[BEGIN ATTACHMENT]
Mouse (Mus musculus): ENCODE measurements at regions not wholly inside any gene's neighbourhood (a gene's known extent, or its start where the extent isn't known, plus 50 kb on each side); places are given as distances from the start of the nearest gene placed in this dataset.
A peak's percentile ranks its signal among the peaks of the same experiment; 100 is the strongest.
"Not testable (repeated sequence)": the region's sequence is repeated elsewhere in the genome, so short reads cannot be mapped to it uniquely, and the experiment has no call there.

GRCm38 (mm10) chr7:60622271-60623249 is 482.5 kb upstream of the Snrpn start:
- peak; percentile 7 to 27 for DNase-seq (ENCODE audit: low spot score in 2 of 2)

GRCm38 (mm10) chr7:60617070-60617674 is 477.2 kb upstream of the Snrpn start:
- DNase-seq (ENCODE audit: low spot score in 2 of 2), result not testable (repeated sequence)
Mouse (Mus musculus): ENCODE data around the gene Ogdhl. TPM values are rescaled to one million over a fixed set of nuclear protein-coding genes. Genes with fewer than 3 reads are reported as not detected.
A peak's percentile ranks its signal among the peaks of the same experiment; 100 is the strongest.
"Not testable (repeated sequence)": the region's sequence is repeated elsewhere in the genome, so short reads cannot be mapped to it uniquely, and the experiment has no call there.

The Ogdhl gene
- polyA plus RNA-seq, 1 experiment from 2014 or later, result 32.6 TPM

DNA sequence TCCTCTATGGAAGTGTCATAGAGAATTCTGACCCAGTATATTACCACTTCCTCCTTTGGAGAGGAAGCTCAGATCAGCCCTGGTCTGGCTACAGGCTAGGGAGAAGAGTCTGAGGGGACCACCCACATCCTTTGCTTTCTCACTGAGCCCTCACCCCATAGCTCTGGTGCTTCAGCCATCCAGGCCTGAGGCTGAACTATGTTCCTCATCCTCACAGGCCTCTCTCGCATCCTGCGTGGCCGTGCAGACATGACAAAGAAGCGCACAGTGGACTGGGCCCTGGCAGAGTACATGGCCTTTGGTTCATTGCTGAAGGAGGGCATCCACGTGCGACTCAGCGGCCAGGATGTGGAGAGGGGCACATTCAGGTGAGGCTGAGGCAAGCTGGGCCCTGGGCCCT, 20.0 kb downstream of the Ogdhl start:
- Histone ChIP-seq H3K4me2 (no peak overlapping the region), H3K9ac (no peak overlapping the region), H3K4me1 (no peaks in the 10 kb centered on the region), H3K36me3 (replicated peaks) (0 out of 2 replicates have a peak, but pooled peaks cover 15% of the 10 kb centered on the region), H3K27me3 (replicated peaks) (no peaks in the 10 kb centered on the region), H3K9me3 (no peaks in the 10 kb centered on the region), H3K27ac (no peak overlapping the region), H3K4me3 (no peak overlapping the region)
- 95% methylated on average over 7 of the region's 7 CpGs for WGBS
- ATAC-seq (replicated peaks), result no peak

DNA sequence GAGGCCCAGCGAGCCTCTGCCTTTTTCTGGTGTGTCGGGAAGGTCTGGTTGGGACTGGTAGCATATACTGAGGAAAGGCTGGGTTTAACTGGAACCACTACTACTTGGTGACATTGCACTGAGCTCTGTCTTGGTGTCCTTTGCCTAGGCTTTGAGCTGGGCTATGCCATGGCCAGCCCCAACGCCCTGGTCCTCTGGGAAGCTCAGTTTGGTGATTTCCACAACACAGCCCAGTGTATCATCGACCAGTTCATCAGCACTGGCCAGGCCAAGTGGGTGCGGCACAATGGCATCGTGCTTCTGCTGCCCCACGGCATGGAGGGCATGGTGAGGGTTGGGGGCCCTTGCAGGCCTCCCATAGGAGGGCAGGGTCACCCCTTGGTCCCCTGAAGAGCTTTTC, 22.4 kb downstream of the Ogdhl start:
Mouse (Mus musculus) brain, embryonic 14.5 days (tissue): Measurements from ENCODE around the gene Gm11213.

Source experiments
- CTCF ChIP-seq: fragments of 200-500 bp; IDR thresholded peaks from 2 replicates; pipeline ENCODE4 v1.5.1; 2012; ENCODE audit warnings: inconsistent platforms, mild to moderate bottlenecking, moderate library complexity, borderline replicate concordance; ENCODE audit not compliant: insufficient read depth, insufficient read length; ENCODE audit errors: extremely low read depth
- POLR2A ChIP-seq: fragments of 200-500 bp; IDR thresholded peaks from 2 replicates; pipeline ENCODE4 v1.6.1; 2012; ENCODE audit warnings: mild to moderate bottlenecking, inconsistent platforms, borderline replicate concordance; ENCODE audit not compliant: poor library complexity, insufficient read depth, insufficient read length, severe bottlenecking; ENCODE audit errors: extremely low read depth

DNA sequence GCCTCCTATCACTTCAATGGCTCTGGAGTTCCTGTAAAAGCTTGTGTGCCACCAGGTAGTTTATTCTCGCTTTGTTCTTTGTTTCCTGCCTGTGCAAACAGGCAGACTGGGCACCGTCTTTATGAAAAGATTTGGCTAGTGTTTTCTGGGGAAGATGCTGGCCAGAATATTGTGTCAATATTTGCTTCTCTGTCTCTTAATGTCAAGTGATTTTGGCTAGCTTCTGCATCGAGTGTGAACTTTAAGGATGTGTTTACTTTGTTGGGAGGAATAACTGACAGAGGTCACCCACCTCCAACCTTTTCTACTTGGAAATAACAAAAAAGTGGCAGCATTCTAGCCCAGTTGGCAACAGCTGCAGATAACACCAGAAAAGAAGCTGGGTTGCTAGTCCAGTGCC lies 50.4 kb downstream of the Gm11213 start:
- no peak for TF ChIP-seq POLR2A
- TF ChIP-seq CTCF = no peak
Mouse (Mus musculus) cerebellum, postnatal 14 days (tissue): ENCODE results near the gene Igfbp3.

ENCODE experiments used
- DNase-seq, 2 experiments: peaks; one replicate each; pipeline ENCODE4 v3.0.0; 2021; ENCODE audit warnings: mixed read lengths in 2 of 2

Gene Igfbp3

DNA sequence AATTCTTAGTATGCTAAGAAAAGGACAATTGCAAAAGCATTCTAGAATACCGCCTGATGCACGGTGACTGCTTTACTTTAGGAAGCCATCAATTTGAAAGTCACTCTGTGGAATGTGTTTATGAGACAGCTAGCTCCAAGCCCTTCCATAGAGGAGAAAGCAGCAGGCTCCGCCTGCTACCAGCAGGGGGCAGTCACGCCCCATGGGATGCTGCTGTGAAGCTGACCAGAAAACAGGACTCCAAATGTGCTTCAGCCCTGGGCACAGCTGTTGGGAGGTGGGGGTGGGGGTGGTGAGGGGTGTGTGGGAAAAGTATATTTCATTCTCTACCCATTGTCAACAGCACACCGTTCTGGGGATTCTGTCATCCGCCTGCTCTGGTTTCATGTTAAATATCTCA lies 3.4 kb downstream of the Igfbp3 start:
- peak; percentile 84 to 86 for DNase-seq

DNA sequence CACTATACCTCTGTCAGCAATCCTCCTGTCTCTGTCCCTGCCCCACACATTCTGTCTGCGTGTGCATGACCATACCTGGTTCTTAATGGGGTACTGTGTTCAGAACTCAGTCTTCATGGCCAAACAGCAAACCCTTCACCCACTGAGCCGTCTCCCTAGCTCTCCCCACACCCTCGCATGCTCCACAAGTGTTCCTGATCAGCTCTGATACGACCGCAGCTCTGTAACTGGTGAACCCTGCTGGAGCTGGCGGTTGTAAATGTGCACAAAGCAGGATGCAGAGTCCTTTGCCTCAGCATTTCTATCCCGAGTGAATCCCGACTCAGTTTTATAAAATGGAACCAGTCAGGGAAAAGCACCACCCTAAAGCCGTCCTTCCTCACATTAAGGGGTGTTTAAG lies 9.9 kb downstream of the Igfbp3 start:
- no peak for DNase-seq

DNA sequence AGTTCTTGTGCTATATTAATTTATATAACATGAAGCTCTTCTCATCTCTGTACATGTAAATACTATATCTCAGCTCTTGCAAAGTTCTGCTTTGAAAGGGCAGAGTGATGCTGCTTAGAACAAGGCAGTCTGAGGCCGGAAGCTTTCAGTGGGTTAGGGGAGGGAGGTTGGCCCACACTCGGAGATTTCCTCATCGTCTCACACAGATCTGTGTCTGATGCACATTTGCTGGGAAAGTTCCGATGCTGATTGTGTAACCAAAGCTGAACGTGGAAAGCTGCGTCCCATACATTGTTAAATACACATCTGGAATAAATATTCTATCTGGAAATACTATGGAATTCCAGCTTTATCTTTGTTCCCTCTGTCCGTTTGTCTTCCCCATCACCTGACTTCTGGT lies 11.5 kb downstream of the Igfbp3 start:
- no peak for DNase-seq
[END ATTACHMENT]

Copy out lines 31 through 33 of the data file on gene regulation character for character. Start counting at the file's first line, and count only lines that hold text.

DNA sequence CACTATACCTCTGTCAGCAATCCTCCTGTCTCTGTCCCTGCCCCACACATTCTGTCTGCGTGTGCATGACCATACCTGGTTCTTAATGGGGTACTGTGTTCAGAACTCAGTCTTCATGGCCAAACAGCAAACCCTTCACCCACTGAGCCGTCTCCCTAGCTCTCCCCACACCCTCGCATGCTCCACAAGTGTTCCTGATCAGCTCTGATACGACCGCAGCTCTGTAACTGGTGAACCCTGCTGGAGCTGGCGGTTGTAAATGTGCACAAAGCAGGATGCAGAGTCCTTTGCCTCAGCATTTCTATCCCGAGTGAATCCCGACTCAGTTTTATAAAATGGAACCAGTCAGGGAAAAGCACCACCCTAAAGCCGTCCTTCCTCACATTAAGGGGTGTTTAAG lies 9.9 kb downstream of the Igfbp3 start:
- no peak for DNase-seq

DNA sequence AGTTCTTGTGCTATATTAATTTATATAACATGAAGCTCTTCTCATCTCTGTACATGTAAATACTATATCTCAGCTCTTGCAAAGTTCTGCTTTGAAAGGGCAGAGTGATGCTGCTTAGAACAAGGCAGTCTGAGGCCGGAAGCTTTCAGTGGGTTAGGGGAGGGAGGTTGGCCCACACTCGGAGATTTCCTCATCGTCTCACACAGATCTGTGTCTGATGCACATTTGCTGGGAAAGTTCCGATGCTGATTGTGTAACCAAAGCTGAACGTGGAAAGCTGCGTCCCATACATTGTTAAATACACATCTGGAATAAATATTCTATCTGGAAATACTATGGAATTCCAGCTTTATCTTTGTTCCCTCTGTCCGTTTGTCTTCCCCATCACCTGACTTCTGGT lies 11.5 kb downstream of the Igfbp3 start: